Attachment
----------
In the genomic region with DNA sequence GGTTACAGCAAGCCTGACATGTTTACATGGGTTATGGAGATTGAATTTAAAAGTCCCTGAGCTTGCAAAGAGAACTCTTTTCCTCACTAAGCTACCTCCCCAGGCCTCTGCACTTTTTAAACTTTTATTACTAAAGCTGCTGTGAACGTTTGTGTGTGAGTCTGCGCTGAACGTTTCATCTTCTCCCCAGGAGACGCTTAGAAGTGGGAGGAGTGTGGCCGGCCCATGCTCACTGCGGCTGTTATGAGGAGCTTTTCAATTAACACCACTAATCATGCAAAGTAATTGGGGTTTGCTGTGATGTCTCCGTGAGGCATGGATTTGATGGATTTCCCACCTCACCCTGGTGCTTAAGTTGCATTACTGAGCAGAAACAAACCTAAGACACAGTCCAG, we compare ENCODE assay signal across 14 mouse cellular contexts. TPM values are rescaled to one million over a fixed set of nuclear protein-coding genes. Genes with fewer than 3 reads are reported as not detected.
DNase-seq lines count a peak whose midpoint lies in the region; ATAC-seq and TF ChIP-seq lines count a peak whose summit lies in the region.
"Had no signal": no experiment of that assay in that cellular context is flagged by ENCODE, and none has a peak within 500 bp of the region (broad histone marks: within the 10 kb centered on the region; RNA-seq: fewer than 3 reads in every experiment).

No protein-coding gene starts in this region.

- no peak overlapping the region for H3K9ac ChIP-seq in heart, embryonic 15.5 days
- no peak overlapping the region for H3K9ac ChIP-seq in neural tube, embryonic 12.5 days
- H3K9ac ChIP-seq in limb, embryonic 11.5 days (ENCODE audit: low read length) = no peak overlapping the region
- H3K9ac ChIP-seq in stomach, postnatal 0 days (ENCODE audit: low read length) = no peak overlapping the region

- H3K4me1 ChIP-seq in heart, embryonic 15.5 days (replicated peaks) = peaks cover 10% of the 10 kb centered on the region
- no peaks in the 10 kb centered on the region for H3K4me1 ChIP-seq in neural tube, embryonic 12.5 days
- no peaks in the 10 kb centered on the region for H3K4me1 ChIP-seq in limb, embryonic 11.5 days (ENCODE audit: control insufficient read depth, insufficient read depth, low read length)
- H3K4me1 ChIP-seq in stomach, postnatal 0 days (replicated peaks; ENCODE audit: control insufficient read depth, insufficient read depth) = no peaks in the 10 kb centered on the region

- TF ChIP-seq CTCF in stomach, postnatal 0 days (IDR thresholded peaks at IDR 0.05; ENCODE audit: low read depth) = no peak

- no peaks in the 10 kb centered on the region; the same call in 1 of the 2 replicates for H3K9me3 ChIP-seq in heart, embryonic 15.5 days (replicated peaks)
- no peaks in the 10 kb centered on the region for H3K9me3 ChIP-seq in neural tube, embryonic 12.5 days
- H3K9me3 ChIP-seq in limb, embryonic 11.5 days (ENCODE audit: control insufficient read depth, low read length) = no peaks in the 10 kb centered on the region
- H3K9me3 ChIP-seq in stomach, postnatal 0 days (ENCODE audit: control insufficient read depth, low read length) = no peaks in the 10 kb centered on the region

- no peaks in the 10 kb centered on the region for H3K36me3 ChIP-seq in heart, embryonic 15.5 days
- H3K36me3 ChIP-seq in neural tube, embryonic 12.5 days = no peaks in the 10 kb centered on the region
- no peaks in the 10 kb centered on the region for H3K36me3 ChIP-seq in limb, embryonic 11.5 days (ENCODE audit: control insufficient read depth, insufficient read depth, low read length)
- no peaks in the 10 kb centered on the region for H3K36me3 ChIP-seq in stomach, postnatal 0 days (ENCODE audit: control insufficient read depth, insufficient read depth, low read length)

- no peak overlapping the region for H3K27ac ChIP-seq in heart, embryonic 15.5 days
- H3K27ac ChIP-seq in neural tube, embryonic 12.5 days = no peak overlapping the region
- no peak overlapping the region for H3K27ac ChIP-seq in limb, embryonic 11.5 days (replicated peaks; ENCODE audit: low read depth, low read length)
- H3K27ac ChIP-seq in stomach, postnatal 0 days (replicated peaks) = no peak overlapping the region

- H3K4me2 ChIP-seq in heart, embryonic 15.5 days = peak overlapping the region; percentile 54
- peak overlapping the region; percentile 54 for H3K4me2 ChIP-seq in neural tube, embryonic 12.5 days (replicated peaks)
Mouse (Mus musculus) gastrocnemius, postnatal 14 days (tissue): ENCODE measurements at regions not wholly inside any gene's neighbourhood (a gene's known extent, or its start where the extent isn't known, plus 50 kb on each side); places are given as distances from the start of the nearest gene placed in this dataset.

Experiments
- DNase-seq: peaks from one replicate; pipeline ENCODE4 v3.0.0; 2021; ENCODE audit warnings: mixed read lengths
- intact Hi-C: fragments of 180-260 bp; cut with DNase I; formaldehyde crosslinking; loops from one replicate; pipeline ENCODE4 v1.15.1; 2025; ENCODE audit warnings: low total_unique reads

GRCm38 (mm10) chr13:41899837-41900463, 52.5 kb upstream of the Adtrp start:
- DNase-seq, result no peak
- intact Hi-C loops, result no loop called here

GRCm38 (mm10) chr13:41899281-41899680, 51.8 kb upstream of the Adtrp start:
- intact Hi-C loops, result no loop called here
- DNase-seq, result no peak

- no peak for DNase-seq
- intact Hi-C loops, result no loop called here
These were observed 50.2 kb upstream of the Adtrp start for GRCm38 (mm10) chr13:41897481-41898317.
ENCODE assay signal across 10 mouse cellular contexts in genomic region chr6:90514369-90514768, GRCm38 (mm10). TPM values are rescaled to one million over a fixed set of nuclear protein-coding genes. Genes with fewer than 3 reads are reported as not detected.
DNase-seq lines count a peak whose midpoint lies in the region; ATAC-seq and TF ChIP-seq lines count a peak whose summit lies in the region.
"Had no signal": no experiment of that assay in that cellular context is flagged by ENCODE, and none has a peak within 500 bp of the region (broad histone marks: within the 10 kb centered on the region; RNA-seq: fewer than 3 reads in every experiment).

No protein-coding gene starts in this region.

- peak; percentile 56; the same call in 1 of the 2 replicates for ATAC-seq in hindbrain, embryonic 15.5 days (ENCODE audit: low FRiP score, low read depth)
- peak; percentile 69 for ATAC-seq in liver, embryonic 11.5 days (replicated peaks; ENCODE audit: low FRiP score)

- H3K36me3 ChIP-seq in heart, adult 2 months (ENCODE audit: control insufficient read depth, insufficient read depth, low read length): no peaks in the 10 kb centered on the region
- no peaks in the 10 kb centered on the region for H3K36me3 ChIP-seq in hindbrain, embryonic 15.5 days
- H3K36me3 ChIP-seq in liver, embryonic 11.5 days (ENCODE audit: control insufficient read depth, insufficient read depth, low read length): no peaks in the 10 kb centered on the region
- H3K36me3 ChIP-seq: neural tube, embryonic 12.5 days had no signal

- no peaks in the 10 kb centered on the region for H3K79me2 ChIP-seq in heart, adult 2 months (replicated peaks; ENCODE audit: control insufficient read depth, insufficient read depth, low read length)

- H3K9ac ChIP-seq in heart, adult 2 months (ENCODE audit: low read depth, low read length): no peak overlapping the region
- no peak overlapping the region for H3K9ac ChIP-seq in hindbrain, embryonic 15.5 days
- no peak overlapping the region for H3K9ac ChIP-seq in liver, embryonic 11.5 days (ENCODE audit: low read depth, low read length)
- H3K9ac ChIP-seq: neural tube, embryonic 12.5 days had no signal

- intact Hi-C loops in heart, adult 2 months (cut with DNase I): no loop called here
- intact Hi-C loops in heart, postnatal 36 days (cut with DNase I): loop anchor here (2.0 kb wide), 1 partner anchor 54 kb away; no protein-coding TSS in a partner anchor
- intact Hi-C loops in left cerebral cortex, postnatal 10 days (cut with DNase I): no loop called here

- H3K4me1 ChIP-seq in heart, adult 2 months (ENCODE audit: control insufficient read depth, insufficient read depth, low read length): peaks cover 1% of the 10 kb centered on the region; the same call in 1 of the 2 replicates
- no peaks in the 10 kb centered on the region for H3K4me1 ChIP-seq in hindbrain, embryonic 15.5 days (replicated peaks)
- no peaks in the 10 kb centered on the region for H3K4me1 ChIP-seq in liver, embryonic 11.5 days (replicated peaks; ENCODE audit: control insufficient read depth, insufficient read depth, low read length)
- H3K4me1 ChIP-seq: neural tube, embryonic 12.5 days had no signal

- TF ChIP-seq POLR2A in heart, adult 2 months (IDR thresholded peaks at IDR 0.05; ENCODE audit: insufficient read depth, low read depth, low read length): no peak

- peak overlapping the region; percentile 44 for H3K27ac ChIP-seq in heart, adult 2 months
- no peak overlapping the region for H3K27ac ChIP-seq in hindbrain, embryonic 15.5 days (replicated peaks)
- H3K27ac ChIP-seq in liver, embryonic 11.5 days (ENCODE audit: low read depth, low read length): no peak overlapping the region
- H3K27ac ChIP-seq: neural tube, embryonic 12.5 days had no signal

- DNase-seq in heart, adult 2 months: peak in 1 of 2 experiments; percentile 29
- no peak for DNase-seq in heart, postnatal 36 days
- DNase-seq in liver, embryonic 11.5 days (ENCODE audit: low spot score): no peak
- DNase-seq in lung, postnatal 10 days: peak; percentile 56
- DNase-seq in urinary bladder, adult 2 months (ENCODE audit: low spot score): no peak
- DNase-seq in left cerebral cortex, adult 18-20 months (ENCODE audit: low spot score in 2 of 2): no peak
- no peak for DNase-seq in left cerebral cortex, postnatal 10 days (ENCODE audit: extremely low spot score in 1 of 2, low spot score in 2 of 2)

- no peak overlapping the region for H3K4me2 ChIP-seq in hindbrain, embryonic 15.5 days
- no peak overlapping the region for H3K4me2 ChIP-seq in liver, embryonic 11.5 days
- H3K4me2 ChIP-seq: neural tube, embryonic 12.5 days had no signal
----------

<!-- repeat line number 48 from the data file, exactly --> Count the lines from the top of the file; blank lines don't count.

- no peaks in the 10 kb centered on the region for H3K36me3 ChIP-seq in hindbrain, embryonic 15.5 days